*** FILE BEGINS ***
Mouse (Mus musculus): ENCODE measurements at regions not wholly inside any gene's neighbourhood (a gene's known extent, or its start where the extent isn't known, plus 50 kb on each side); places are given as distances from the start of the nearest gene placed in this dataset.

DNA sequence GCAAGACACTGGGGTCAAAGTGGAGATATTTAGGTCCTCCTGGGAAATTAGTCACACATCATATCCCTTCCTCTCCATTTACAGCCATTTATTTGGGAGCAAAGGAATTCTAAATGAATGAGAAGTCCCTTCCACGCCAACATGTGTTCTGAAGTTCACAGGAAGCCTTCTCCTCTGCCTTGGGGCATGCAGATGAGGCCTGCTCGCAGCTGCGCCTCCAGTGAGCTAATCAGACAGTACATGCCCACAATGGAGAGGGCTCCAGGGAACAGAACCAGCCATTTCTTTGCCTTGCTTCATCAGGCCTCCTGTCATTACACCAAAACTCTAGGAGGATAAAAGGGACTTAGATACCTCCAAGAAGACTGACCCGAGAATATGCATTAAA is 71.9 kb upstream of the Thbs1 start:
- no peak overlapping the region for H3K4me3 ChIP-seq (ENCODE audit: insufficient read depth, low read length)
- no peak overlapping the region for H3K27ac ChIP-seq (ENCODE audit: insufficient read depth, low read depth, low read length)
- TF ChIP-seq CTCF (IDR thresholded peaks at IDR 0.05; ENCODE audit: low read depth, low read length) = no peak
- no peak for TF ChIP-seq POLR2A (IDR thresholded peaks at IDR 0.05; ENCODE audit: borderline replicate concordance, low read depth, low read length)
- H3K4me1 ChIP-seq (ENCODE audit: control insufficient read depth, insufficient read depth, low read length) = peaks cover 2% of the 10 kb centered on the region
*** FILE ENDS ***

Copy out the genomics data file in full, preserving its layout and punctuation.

Mouse (Mus musculus): ENCODE measurements at regions not wholly inside any gene's neighbourhood (a gene's known extent, or its start where the extent isn't known, plus 50 kb on each side); places are given as distances from the start of the nearest gene placed in this dataset.

DNA sequence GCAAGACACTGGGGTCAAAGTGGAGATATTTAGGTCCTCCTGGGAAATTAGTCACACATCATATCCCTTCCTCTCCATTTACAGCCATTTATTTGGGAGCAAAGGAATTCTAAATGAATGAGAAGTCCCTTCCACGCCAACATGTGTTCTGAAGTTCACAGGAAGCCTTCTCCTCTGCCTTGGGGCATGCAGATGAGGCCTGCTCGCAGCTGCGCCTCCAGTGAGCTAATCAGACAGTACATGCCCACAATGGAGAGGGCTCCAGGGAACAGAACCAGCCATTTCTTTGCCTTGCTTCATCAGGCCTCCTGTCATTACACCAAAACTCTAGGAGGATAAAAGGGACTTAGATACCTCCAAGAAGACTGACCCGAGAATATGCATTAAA is 71.9 kb upstream of the Thbs1 start:
- no peak overlapping the region for H3K4me3 ChIP-seq (ENCODE audit: insufficient read depth, low read length)
- no peak overlapping the region for H3K27ac ChIP-seq (ENCODE audit: insufficient read depth, low read depth, low read length)
- TF ChIP-seq CTCF (IDR thresholded peaks at IDR 0.05; ENCODE audit: low read depth, low read length) = no peak
- no peak for TF ChIP-seq POLR2A (IDR thresholded peaks at IDR 0.05; ENCODE audit: borderline replicate concordance, low read depth, low read length)
- H3K4me1 ChIP-seq (ENCODE audit: control insufficient read depth, insufficient read depth, low read length) = peaks cover 2% of the 10 kb centered on the region